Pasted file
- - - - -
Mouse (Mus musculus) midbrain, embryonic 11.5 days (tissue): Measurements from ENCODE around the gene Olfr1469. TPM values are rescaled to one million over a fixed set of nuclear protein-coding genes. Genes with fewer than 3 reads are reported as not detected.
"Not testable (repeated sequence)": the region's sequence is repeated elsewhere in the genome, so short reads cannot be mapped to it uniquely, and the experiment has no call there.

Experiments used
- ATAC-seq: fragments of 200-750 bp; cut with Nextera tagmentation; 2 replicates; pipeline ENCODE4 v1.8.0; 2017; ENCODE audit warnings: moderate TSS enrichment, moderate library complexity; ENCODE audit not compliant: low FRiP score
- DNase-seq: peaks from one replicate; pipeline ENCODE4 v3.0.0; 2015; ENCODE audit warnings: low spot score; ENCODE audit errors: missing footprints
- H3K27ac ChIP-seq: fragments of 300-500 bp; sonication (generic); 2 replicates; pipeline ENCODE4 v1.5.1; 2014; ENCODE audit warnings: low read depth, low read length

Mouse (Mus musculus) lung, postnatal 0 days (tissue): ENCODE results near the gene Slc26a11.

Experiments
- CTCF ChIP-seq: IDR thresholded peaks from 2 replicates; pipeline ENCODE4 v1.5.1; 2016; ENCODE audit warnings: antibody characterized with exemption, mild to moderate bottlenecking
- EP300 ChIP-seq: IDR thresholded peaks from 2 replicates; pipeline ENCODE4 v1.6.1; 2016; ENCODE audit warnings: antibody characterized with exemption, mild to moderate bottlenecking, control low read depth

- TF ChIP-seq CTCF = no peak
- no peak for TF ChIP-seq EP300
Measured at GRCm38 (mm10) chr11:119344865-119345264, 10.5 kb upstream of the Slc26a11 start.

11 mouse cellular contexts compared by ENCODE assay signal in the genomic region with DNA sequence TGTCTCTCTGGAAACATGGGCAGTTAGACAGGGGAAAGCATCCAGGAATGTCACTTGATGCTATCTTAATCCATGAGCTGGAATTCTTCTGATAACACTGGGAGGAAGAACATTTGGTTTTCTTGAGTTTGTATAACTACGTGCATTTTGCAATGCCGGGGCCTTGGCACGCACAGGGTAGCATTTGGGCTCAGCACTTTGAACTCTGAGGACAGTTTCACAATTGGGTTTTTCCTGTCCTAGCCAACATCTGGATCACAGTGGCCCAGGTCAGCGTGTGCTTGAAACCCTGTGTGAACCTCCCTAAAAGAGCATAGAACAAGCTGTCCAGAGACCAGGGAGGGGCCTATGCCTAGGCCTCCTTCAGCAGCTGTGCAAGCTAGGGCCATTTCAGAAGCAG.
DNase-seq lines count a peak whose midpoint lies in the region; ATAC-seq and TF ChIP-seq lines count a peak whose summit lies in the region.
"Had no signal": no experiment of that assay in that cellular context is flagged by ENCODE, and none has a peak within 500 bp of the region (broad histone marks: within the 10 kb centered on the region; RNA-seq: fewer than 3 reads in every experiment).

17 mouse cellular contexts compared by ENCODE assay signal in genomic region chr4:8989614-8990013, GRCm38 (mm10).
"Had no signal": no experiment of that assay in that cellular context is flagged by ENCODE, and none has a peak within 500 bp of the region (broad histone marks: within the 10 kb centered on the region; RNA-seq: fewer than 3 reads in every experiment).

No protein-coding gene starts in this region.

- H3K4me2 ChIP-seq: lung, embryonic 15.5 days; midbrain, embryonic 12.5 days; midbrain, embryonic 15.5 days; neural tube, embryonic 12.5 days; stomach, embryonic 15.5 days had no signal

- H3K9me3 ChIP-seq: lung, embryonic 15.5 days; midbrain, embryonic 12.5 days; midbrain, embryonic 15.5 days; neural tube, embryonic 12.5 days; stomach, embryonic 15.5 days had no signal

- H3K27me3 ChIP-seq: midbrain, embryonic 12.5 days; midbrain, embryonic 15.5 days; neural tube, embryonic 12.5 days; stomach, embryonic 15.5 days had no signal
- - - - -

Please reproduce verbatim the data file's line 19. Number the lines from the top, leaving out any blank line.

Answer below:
No protein-coding gene starts in this region.